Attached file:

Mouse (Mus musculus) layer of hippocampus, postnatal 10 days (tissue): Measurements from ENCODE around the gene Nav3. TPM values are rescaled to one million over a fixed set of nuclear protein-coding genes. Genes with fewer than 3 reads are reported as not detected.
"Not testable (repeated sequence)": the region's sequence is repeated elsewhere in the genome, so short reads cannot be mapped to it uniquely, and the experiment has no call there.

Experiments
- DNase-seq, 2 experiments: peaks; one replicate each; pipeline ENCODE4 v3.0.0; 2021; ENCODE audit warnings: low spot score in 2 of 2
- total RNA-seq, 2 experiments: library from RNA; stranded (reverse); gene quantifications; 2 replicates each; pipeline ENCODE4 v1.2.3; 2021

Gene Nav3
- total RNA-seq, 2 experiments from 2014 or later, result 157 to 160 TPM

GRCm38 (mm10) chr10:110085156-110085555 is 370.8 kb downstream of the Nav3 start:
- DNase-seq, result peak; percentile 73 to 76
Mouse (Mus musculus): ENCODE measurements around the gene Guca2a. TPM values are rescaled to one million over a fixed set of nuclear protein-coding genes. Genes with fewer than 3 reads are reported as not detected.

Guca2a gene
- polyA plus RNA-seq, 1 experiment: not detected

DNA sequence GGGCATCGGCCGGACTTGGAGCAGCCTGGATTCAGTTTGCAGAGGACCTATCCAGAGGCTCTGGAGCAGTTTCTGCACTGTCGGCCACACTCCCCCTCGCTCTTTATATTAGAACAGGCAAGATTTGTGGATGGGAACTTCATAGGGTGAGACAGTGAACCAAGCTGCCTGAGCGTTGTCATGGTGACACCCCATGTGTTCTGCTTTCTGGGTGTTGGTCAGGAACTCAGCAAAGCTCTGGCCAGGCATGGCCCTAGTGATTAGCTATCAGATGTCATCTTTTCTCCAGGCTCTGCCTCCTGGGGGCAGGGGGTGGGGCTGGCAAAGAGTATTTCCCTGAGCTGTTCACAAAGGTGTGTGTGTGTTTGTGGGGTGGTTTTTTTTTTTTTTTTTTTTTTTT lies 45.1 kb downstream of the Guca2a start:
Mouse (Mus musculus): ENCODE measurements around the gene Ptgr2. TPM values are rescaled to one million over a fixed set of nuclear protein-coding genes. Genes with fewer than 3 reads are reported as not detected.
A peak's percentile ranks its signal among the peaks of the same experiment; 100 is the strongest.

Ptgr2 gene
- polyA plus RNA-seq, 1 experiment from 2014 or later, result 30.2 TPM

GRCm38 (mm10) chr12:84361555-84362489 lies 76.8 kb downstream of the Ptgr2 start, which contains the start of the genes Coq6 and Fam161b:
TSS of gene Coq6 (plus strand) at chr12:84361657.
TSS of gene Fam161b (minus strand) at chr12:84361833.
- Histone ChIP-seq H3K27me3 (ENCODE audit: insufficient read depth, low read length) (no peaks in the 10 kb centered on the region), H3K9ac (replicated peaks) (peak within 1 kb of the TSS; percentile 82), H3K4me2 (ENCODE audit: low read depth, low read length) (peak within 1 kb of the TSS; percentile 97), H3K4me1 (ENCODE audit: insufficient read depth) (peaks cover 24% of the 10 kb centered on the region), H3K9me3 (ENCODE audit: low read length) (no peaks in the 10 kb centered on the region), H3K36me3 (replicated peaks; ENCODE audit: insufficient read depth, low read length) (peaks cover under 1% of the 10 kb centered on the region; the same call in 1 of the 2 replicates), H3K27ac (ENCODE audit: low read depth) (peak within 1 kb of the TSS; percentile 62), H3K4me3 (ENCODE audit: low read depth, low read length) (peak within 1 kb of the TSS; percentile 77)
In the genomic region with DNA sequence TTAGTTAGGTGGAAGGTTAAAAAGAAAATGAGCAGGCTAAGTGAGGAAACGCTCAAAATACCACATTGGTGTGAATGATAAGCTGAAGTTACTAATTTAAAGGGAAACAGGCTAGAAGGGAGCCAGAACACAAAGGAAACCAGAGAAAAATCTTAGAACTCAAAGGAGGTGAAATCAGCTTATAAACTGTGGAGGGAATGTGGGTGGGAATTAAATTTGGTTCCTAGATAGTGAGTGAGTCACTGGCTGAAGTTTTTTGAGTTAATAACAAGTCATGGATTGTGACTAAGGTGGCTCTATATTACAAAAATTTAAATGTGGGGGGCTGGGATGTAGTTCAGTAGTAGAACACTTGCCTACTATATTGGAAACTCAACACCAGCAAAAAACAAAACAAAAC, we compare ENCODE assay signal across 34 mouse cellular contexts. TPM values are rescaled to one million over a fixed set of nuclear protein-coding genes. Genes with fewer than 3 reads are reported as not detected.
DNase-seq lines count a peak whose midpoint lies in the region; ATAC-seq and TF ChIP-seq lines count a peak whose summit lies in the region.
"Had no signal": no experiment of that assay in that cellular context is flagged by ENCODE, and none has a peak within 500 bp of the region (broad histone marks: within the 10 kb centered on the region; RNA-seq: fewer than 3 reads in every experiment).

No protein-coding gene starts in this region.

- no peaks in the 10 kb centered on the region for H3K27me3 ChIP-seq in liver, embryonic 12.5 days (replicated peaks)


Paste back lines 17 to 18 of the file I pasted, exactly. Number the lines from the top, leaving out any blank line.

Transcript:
- polyA plus RNA-seq, 1 experiment from 2014 or later, result 30.2 TPM

GRCm38 (mm10) chr12:84361555-84362489 lies 76.8 kb downstream of the Ptgr2 start, which contains the start of the genes Coq6 and Fam161b: